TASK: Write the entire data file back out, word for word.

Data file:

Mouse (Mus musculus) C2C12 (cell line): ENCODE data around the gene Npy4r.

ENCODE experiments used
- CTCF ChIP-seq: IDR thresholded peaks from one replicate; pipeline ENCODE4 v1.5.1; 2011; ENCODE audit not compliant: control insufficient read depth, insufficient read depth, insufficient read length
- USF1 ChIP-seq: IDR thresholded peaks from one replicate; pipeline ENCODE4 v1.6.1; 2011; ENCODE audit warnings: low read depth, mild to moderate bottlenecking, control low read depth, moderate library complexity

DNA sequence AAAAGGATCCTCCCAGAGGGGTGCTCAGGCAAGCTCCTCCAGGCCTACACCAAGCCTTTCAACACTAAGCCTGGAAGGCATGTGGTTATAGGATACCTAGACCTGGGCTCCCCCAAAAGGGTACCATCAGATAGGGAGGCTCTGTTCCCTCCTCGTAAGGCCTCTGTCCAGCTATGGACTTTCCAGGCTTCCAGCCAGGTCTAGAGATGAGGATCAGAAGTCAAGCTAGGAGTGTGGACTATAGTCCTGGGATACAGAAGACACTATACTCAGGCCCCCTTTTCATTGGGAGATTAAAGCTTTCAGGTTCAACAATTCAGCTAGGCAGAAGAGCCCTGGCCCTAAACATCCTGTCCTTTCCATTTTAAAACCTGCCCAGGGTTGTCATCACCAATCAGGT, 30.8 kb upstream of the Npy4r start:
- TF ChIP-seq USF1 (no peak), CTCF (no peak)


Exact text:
Mouse (Mus musculus) C2C12 (cell line): ENCODE data around the gene Npy4r.

ENCODE experiments used
- CTCF ChIP-seq: IDR thresholded peaks from one replicate; pipeline ENCODE4 v1.5.1; 2011; ENCODE audit not compliant: control insufficient read depth, insufficient read depth, insufficient read length
- USF1 ChIP-seq: IDR thresholded peaks from one replicate; pipeline ENCODE4 v1.6.1; 2011; ENCODE audit warnings: low read depth, mild to moderate bottlenecking, control low read depth, moderate library complexity

DNA sequence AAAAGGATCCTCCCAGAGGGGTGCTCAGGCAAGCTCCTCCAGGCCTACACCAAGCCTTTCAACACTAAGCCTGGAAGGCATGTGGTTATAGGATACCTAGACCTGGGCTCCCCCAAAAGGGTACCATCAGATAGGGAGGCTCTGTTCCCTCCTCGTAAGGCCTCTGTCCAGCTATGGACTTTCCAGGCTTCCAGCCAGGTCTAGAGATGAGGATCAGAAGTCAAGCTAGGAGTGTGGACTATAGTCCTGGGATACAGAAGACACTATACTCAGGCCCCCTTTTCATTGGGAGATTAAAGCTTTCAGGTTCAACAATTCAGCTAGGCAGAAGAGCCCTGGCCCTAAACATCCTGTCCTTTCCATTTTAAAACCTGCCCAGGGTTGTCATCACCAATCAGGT, 30.8 kb upstream of the Npy4r start:
- TF ChIP-seq USF1 (no peak), CTCF (no peak)